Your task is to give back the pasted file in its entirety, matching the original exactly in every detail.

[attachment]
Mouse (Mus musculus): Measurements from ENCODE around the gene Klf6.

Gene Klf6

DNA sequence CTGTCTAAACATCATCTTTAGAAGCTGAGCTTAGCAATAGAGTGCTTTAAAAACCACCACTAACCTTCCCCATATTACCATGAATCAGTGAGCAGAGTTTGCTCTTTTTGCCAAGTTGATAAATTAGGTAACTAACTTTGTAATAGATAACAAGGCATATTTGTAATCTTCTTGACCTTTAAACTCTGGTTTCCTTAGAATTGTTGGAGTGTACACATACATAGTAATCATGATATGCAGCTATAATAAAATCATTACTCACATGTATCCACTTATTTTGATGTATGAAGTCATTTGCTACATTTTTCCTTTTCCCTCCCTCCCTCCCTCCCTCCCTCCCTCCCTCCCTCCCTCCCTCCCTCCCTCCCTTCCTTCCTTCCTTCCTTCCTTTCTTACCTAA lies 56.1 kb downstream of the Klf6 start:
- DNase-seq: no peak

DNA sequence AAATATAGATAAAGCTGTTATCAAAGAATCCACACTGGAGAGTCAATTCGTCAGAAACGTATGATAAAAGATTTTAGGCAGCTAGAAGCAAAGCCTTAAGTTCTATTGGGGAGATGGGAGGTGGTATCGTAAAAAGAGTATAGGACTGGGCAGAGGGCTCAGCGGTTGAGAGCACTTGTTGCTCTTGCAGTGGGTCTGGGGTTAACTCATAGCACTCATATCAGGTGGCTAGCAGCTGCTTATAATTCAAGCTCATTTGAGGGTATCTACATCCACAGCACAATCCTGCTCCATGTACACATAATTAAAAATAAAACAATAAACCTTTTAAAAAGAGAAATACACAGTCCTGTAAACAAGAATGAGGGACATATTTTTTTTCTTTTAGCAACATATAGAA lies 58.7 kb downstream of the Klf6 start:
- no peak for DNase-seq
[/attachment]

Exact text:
Mouse (Mus musculus): Measurements from ENCODE around the gene Klf6.

Gene Klf6

DNA sequence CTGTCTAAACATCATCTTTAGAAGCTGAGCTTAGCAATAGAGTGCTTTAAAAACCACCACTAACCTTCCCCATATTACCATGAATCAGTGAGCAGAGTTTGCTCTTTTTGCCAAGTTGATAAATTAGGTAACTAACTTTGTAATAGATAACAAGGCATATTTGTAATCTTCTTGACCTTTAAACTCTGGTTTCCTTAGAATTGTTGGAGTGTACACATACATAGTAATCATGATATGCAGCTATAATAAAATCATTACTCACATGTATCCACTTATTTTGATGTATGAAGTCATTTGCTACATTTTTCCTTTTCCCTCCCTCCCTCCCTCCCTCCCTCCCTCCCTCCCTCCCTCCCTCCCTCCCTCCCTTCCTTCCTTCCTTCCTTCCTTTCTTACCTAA lies 56.1 kb downstream of the Klf6 start:
- DNase-seq: no peak

DNA sequence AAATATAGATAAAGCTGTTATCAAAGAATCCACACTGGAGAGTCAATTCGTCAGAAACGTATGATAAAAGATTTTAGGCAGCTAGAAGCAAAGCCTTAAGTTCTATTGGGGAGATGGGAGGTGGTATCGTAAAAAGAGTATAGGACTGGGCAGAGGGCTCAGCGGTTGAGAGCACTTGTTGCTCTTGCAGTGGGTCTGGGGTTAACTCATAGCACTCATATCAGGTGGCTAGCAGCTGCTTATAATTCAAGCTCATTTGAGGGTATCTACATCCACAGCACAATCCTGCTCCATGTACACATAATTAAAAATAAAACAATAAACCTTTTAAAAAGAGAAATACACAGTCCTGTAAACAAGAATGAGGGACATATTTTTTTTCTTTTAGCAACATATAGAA lies 58.7 kb downstream of the Klf6 start:
- no peak for DNase-seq